Michigan’s Ed Reform Laboratory: Can’t Policy Learn from Results?

February 20, 2017; Detroit News

When Betsy DeVos was sworn in as the U.S. Secretary of Education, the state of Michigan’s public schools became a national resource to be treasured. DeVos entered her new position with a limited background in the actual science and business of education. Instead, she brought to her office the résumé of a successful market-based educational reform advocate with years of effort spent creating a new model for how our nation’s children should learn.

Much of her work focused on molding educational policy in Michigan, which has become a living laboratory for this new vision of public education. By the end of the last school year, more than nine percent of Michigan’s 1.5 million school-age children were attending charter schools. Another 13 percent of the state’s students attended a public school other than their assigned neighborhood school. An additional three percent are estimated to be home-schooled.

The state’s constitution has kept vouchers off the menu of choice options, but with the choice mechanisms that remain available, currently 25 percent of Michigan’s children are attending schools their families have selected. With this level of transformation from the old to the new, are Michigan’s students seeing the promised benefits of this model of education?

In December, NPQ noted that Michigan’s schools had seen measures of educational outcomes stagnate and even fall in some cases. At the same time, disturbingly, school segregation actually increased. This week, we learned about new data confirming that little benefit from reform is accruing to the state’s students.

In the most recent look at Michigan schools, University of Michigan professor Brian A. Jacob analyzed data from the latest National Assessment of Educational Performance (NAEP), often referred to as the nation’s school report card, to see how Michigan schools were doing. According to Detroit News, “The study…found that Michigan students were at the bottom of the list when it comes to proficiency growth in the four measures of the exam.”

Jacob’s work follows by less than six months a separate review of the NAEP data by Education Trust-Midwest, “Michigan’s Talent Crisis: The Economic Case For Rebuilding Michigan’s Broken Public Education System,” which “found Michigan’s students are falling far behind their peers across the nation [and] that Michigan is in the bottom 10 states for key subjects and grades, including early literacy.” Sunil Joy, assistant director of policy and research at the nonpartisan Education Trust, explained in an email that while both studies used NAEP data, “Jacob’s analysis also incorporates factors like state size, population density, median household income and others. Even when controlling for these factors, Michigan still fares poorly.”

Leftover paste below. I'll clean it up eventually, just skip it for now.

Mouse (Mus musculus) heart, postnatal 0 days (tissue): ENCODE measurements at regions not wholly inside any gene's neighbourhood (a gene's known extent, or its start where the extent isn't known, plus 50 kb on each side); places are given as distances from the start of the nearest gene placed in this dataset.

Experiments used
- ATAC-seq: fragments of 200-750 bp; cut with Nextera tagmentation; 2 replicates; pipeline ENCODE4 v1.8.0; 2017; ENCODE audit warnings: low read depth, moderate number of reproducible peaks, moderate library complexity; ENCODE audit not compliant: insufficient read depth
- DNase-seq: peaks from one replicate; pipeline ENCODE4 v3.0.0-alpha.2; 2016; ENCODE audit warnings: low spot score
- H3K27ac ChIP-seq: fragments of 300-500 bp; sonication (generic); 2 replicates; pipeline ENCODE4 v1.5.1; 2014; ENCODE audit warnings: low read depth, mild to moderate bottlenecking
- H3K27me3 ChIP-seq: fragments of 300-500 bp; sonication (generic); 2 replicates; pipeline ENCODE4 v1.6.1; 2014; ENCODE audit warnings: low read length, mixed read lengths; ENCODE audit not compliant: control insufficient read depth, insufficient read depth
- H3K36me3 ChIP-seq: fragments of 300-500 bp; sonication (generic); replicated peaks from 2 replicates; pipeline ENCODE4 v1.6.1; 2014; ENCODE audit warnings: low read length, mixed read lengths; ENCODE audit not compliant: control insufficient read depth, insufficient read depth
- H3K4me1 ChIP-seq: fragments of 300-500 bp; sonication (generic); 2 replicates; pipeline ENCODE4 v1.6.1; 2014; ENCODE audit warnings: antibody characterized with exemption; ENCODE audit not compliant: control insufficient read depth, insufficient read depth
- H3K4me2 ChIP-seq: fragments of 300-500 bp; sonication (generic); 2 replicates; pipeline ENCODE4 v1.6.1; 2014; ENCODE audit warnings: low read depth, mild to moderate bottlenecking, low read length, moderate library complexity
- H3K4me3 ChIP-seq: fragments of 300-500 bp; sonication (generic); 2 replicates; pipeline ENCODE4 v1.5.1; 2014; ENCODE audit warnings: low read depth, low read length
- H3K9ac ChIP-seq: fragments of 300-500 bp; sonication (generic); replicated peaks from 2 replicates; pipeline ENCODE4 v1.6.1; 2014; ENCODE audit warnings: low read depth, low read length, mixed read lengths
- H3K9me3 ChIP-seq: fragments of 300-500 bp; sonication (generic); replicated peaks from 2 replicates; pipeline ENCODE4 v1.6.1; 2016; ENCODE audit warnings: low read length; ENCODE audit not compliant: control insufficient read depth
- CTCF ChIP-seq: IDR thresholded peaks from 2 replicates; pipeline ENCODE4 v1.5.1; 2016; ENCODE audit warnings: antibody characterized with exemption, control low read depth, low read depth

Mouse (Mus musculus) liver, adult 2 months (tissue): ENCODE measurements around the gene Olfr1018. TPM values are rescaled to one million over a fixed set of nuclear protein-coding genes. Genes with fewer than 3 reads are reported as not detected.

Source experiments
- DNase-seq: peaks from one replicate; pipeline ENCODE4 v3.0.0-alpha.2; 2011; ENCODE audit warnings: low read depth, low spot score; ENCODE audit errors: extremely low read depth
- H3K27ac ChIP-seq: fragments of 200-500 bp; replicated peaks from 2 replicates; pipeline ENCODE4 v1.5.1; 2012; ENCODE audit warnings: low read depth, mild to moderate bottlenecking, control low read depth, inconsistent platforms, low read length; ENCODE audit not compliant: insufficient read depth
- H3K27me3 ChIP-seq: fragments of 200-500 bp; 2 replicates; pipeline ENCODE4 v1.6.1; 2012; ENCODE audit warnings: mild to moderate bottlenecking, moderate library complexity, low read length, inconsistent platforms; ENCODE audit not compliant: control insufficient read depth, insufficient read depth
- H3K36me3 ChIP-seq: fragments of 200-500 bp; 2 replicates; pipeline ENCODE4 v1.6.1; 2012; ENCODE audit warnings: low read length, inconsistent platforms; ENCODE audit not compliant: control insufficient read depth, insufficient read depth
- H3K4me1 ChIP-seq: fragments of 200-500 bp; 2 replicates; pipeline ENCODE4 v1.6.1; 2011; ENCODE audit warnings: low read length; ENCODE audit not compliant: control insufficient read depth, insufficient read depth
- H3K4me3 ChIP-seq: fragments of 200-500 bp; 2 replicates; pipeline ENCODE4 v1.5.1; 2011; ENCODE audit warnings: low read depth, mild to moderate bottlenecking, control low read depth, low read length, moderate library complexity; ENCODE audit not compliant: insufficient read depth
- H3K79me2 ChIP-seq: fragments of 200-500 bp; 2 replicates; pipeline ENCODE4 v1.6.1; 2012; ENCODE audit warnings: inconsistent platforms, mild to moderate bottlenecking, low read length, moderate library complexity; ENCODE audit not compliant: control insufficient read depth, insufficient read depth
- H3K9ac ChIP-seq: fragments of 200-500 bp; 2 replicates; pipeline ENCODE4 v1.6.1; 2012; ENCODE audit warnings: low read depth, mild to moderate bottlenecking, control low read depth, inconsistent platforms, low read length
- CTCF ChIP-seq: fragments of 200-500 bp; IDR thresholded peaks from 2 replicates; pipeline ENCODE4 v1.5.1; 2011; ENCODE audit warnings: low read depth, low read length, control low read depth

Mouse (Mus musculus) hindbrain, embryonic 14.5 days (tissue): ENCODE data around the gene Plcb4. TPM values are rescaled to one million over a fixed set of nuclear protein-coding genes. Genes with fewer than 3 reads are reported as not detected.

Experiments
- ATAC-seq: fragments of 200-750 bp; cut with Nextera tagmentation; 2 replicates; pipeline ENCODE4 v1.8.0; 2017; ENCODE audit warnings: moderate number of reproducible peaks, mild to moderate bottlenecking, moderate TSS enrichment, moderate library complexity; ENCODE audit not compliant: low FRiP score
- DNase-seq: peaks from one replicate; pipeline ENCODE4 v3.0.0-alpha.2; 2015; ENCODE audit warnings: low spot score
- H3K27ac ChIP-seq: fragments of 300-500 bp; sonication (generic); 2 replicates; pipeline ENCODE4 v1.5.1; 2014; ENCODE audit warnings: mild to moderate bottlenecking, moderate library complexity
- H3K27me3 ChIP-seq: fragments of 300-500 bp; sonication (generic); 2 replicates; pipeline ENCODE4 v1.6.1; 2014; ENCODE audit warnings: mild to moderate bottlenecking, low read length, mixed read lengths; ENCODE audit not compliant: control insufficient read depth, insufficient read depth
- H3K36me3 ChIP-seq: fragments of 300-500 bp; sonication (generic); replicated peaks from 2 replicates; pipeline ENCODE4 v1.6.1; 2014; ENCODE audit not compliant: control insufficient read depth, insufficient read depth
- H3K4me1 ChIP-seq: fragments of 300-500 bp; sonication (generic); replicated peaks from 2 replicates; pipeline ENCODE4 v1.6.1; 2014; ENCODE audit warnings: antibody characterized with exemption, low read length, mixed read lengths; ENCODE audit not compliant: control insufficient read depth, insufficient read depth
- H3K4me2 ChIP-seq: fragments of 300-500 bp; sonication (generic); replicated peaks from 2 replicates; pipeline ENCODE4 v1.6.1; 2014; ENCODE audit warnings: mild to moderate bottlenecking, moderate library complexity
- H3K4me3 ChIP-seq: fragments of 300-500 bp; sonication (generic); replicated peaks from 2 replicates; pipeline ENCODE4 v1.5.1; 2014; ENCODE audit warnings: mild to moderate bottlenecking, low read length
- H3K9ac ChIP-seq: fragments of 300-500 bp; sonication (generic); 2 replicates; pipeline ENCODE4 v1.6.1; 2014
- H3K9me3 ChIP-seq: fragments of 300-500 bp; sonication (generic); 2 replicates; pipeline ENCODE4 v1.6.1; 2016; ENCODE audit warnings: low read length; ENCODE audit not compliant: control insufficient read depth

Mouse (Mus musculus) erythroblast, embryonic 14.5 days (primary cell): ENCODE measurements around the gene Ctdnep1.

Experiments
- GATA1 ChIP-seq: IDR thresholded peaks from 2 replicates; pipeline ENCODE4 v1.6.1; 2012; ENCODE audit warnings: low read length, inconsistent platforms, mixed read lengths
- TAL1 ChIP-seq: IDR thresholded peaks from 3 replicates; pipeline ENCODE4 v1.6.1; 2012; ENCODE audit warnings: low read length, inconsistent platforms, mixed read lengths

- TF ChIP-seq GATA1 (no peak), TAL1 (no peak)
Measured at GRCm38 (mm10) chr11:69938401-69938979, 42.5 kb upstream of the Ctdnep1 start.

Looking through the prism of a very troubled Detroit school’s system, Stephen Henderson of the Detroit Free Press sees the outcome of Michigan’s deep dive into choice quite darkly:

This deeply dysfunctional educational landscape—where failure is rewarded with opportunities for expansion and ”choice” means the opposite for tens of thousands of children—is no accident. It was created by an ideological lobby that has zealously championed free-market education reform for decades, with little regard for the outcome.

Randy Speck, Detroit School Superintendent, adds his perspective:

Because we were focused on penalizing the worst schools with the highest poverty and obstacles to overcome, we forgot there were real children with real needs who needed to be educated…Although money in an equitable manner is desperately needed in Michigan, what is truly needed is the understanding that there is zero urgency.

The overall struggle of Michigan schools to improve is not solely the result of troubles in Detroit or other economically depressed communities. The Education Trust report ended its review of poor test results with this caution:

Let’s be clear: those who think that Michigan’s unacceptable educational performance is somehow due to our large numbers of poor and African American students need only look elsewhere around the country, where other states are making enormous progress and learning gains for their most vulnerable children.

Despite the enthusiastic belief of Ms. DeVos’ and President Trump that choice is the answer to educational success, these less-than-stellar results should be enough to cause them to step back and think seriously about why, at least in Michigan, they seem not to have worked. Professor Jacob has suggested a number of factors that need to be considered, including “a lack of adequate state and local funding for schools, the highly decentralized nature of governance that makes it difficult for the state Department of Education to develop coordinated reforms, the lack of regulation and accountability in the charter sector, and the economic and political instability that has plagued Detroit and other urban areas in the state.”

If the forces that impede our children’s education come from outside the schoolhouse walls, are ones that schools themselves cannot fix, and need to be addressed with a degree of urgency, how can we ignore them? If the purpose of school reform is to improve education, then let’s figure out how to really succeed. DeVos and Trump will quickly see, if they are willing to do the homework, that the lesson the Michigan experiment has to teach is that choice is not a magic bullet.—Martin Levine